Frydenberg’s ‘Magic’ Is Lenin’s Prophecy

Monday, 3 May 2021
Wollongong, Australia
By Greg Canavan

[4 min read]

Earnings season for Aussie banks kicks off this week.

Westpac reported a better than expected set of results this morning, with underlying cash earnings of $3.8 billion for the six months to 31 March. This represented a 60% increase on the same period last year.

Underlying cash return on equity came in at 11% (annualised). The market liked the result. The share price is up more than 4% at midday.

Clearly, the economy is on the mend. And when the economy is on the mend, the banks do well. They both create money and intermediate the flow of money throughout the economy. Given the combination of massive fiscal and monetary stimulus over the past 12 months, it’s no wonder the banks are, once again, rolling in it.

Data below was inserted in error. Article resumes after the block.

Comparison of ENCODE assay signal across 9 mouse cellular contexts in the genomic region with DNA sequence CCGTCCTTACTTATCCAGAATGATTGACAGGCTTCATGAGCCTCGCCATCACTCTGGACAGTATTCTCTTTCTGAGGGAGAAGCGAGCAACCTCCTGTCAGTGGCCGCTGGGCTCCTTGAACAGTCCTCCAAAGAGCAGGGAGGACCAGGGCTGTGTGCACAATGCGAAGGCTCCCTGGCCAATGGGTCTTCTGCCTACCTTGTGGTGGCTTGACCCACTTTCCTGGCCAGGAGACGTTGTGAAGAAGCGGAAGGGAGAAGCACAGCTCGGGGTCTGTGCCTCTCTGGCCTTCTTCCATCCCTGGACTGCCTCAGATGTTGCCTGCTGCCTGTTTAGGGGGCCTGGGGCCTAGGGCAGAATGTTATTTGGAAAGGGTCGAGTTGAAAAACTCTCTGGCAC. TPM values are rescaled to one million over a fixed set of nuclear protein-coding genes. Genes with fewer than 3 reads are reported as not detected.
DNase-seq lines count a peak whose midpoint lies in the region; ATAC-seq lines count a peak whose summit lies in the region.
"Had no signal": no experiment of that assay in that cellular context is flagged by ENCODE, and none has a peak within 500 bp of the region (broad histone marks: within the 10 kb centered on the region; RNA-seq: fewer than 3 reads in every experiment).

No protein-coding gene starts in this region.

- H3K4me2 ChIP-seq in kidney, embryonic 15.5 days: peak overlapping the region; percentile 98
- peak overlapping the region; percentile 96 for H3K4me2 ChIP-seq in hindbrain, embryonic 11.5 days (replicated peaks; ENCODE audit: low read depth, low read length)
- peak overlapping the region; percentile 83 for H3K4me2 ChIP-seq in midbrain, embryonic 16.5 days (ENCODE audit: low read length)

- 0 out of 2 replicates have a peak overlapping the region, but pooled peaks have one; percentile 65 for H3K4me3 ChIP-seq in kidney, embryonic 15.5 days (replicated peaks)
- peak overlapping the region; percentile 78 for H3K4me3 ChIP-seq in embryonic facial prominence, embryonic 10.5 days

But, from a longer-term perspective, this may be as good as it gets for the middlemen and ticket clippers.

Having said that, I don’t think this is a short-term peak for the banks. They are likely to enjoy benign conditions for some time.

Why?

Politics…

Australia is set for a federal election next year. The government will keep its foot to the floor to make sure the economy is awash with cash for some time longer. From Paul Kelly in The Weekend Australian:

The Morrison government has embarked on its economic and political strategy for the next election — it will fuel the recovery tank all the way to creating more jobs, lower unemployment, big ­social spending and fidelity to ­income tax cuts.

Scott Morrison and Josh Frydenberg have banished the word “austerity” from their agenda.